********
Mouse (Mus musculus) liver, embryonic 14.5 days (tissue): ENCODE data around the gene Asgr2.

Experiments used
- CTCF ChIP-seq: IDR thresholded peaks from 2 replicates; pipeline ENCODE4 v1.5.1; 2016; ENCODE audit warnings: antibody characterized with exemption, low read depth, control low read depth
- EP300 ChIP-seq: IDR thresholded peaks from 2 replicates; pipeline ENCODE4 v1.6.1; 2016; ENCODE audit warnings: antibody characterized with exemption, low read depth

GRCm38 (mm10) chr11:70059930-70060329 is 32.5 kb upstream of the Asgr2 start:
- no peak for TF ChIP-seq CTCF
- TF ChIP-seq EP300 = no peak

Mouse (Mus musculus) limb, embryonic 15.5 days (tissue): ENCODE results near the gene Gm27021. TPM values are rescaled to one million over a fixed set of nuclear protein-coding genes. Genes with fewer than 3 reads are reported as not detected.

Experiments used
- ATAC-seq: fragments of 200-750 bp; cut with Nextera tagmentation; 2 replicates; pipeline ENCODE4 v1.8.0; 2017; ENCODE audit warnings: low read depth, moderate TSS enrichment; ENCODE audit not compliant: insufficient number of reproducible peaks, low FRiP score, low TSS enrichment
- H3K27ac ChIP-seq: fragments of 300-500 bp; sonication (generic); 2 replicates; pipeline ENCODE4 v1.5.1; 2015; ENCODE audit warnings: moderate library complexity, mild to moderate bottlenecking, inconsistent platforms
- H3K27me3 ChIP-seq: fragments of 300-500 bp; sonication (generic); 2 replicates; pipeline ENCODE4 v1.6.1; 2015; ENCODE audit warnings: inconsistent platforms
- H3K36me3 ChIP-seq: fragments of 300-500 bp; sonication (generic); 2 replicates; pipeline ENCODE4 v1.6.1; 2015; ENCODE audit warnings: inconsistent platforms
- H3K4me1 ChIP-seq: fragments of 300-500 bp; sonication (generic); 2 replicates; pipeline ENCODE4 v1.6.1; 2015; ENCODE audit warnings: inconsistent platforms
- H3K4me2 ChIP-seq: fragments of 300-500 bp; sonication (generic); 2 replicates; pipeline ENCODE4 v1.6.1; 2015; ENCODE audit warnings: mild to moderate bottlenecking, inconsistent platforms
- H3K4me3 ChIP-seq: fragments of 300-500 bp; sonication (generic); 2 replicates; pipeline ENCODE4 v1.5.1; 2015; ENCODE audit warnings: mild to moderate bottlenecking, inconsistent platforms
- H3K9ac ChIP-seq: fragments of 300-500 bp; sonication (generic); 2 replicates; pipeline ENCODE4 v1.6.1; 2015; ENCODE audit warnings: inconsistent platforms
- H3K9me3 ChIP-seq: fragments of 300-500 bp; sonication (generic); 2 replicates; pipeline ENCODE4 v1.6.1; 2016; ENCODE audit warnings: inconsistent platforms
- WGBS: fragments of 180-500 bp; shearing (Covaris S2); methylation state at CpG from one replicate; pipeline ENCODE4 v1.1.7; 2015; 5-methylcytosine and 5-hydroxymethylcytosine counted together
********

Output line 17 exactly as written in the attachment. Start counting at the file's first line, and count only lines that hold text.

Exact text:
- H3K9ac ChIP-seq: fragments of 300-500 bp; sonication (generic); 2 replicates; pipeline ENCODE4 v1.6.1; 2015; ENCODE audit warnings: inconsistent platforms